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By U.S. Fish and Wildlife Service [Public domain], via Wikimedia Commons

Philly - Mongolia Connection: United for Climate Change

While the world leaders quarrel, many scours of teenagers will demonstrate that it is possible to collaborate against the destruction of the environment,…

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Money seems to be the bone of contention in the Climate Summit currently being held in Lima, attended to by the leaders of 195 countries in the world; a meeting that seems to have turned into a discussion between the rich and the poor, despite their agreement regarding the need to fight global warming. However, the most developed nations are those that do not seem very willing to pay the bill for all that contaminated up to now and to help the Green Climate Fund. This aid package would compensate, with funds from the most wealthy, their responsibility regarding climate change, which would have a catastrophic impact especially on the most humble.

However, while these world leaders quarrel, many scours of teenagers will demonstrate that it is possible to collaborate against the destruction of the environment, despite one’s origin or passport. Thanks to the Academy’s Women in Natural Sciences (WINS) program, endorsed by the Academy of Natural Sciences of the University of Drexel and the National Museum of Mongolia in Ulaanbaatar, 30 teenagers from Philadelphia and from Mongolia will be able to partake in an international exchange to explore the cultural heritage of both places and learn how this is related to the climatic change in their neighborhoods, cities or countries.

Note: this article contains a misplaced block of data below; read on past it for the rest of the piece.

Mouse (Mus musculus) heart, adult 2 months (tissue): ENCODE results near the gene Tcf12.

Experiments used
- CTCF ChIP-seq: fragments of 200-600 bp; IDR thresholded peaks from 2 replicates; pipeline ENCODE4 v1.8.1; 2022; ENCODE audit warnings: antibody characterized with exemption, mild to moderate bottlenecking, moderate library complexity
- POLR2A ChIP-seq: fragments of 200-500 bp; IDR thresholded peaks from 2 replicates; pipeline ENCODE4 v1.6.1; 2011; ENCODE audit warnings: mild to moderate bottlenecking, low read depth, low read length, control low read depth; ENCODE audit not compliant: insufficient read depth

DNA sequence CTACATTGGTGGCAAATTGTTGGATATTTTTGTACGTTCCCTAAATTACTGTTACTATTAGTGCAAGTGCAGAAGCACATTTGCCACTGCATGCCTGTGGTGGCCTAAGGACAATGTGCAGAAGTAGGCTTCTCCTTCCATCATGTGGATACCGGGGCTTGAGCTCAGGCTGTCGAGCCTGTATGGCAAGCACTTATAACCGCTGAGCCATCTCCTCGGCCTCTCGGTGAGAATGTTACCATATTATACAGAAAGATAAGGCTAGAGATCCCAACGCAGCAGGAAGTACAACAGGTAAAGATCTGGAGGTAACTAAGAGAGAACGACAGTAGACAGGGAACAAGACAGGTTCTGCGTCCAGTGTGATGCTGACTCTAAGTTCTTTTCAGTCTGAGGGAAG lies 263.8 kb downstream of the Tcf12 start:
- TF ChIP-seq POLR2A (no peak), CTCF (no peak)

WINS’ Girls learning about the conservation of the wetlands in a visit to Delaware.
 

Mongolia is one of those poor countries suffering the consequences of contamination. Between 1940 and 2012 the temperature rose 3.8 degrees F, causing great changes in the way of life of its citizens. The grasslands are more scarce than ever and preparing the animals to withstand the winters is truly difficult.“Do they experiment the same type of things that we do in Philadelphia?”, Ariel Bradley from Central High School asked herself. As Jacquie Genovesi, Vice President of Education of the Academy contended, “the large differences between their schools, their cities and cultures will serve to show that climatic change is a global issue”.   

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Teens from Mongolia participating in the project
 

With the help of Betsy Payne, WINS manager, and scientists from the Academy, the students will begin to learn about ecology on line, while they communicate with their program partners on the other side of the world, through Facebook and Twitter. Respecting the 12 hour time differences, of course. With all this new knowledge, they will soon be able to create and electronic museum guide that will inform others on climatic change. The fifteen girls will also participate in the Philadelphia Science Festival.

Five of them will also be able to enjoy a trip to Mongolia during two week, next summer. Likewise, five teens from the Asian country will come to visit Philadelphia. This exchange will continue the work began by Dr. Clyde Goulden in 1994, when he began studying the impact of climatic change on the Mongolian shepherds. 

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